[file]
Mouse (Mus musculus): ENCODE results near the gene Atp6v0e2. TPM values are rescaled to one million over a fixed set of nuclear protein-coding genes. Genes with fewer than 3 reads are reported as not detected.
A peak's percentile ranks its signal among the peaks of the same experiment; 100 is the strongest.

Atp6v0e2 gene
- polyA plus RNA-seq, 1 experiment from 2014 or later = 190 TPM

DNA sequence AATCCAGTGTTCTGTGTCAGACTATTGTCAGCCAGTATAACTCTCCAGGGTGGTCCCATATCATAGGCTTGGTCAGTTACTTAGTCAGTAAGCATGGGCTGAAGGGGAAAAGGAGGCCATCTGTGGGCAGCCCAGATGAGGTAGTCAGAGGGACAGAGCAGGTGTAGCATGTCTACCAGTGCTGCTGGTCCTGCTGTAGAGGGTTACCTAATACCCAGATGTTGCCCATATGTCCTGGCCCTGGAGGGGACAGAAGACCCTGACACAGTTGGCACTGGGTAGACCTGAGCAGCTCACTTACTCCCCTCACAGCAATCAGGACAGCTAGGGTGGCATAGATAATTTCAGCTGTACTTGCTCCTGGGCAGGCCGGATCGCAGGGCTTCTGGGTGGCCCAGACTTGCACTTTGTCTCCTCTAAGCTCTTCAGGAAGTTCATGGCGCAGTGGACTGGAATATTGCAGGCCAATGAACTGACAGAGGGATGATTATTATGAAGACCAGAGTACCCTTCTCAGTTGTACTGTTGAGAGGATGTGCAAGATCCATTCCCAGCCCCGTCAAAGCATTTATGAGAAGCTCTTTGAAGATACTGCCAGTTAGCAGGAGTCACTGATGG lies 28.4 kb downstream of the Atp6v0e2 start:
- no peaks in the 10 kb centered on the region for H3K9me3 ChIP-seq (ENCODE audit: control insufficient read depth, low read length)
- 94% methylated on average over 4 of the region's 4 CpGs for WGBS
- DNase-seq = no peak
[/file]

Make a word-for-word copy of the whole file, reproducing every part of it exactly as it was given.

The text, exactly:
Mouse (Mus musculus): ENCODE results near the gene Atp6v0e2. TPM values are rescaled to one million over a fixed set of nuclear protein-coding genes. Genes with fewer than 3 reads are reported as not detected.
A peak's percentile ranks its signal among the peaks of the same experiment; 100 is the strongest.

Atp6v0e2 gene
- polyA plus RNA-seq, 1 experiment from 2014 or later = 190 TPM

DNA sequence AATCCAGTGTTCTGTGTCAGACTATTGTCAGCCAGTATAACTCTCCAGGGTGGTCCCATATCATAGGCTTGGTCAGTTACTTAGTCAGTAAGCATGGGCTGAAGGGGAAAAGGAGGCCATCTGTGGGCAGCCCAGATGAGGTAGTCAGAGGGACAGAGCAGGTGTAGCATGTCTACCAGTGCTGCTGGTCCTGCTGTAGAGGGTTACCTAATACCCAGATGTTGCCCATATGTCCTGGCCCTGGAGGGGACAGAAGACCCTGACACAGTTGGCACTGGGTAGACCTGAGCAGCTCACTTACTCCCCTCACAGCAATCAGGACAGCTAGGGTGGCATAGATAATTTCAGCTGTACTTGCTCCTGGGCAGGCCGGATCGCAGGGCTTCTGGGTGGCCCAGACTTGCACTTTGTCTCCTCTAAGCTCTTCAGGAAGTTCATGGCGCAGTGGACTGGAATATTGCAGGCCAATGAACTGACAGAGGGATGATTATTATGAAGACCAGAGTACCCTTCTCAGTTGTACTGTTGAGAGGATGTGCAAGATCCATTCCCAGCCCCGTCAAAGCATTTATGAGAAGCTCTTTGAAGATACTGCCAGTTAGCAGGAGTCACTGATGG lies 28.4 kb downstream of the Atp6v0e2 start:
- no peaks in the 10 kb centered on the region for H3K9me3 ChIP-seq (ENCODE audit: control insufficient read depth, low read length)
- 94% methylated on average over 4 of the region's 4 CpGs for WGBS
- DNase-seq = no peak